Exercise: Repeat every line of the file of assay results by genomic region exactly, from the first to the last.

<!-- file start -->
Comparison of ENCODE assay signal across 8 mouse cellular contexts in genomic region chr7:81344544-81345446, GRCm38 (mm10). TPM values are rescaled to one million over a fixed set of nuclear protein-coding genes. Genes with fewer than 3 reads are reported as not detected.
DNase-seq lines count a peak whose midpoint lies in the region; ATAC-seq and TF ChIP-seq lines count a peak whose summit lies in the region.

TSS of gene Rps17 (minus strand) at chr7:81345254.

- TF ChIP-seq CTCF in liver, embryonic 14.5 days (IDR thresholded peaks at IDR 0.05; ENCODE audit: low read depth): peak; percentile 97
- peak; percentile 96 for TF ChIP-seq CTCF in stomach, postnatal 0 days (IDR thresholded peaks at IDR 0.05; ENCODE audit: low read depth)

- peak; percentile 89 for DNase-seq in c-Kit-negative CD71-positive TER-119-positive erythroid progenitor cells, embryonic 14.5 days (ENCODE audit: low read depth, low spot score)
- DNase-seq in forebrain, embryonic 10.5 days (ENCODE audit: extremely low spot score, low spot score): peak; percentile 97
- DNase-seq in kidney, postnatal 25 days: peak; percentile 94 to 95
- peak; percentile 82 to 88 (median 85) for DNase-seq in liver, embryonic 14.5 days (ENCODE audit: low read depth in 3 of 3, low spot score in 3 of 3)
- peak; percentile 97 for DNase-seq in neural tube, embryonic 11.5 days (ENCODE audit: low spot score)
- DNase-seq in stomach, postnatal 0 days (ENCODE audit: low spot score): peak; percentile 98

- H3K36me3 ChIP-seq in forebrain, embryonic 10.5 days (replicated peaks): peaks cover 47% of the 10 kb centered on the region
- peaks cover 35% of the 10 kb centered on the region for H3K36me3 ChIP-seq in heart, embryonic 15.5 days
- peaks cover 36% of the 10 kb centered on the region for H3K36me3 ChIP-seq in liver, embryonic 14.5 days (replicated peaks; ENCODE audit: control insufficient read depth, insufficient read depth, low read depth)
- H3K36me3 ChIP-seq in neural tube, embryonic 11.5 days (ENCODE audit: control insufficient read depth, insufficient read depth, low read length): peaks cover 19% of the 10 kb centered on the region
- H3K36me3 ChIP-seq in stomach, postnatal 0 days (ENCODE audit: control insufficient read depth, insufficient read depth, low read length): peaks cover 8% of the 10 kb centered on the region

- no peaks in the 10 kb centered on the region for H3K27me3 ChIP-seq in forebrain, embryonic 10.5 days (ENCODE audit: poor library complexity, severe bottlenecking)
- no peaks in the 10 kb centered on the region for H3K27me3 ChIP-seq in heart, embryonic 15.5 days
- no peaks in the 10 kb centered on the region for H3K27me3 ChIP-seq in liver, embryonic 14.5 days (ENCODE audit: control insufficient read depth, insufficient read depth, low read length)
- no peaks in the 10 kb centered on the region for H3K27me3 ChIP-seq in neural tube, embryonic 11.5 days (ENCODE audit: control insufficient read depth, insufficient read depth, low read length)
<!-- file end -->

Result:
Comparison of ENCODE assay signal across 8 mouse cellular contexts in genomic region chr7:81344544-81345446, GRCm38 (mm10). TPM values are rescaled to one million over a fixed set of nuclear protein-coding genes. Genes with fewer than 3 reads are reported as not detected.
DNase-seq lines count a peak whose midpoint lies in the region; ATAC-seq and TF ChIP-seq lines count a peak whose summit lies in the region.

TSS of gene Rps17 (minus strand) at chr7:81345254.

- TF ChIP-seq CTCF in liver, embryonic 14.5 days (IDR thresholded peaks at IDR 0.05; ENCODE audit: low read depth): peak; percentile 97
- peak; percentile 96 for TF ChIP-seq CTCF in stomach, postnatal 0 days (IDR thresholded peaks at IDR 0.05; ENCODE audit: low read depth)

- peak; percentile 89 for DNase-seq in c-Kit-negative CD71-positive TER-119-positive erythroid progenitor cells, embryonic 14.5 days (ENCODE audit: low read depth, low spot score)
- DNase-seq in forebrain, embryonic 10.5 days (ENCODE audit: extremely low spot score, low spot score): peak; percentile 97
- DNase-seq in kidney, postnatal 25 days: peak; percentile 94 to 95
- peak; percentile 82 to 88 (median 85) for DNase-seq in liver, embryonic 14.5 days (ENCODE audit: low read depth in 3 of 3, low spot score in 3 of 3)
- peak; percentile 97 for DNase-seq in neural tube, embryonic 11.5 days (ENCODE audit: low spot score)
- DNase-seq in stomach, postnatal 0 days (ENCODE audit: low spot score): peak; percentile 98

- H3K36me3 ChIP-seq in forebrain, embryonic 10.5 days (replicated peaks): peaks cover 47% of the 10 kb centered on the region
- peaks cover 35% of the 10 kb centered on the region for H3K36me3 ChIP-seq in heart, embryonic 15.5 days
- peaks cover 36% of the 10 kb centered on the region for H3K36me3 ChIP-seq in liver, embryonic 14.5 days (replicated peaks; ENCODE audit: control insufficient read depth, insufficient read depth, low read depth)
- H3K36me3 ChIP-seq in neural tube, embryonic 11.5 days (ENCODE audit: control insufficient read depth, insufficient read depth, low read length): peaks cover 19% of the 10 kb centered on the region
- H3K36me3 ChIP-seq in stomach, postnatal 0 days (ENCODE audit: control insufficient read depth, insufficient read depth, low read length): peaks cover 8% of the 10 kb centered on the region

- no peaks in the 10 kb centered on the region for H3K27me3 ChIP-seq in forebrain, embryonic 10.5 days (ENCODE audit: poor library complexity, severe bottlenecking)
- no peaks in the 10 kb centered on the region for H3K27me3 ChIP-seq in heart, embryonic 15.5 days
- no peaks in the 10 kb centered on the region for H3K27me3 ChIP-seq in liver, embryonic 14.5 days (ENCODE audit: control insufficient read depth, insufficient read depth, low read length)
- no peaks in the 10 kb centered on the region for H3K27me3 ChIP-seq in neural tube, embryonic 11.5 days (ENCODE audit: control insufficient read depth, insufficient read depth, low read length)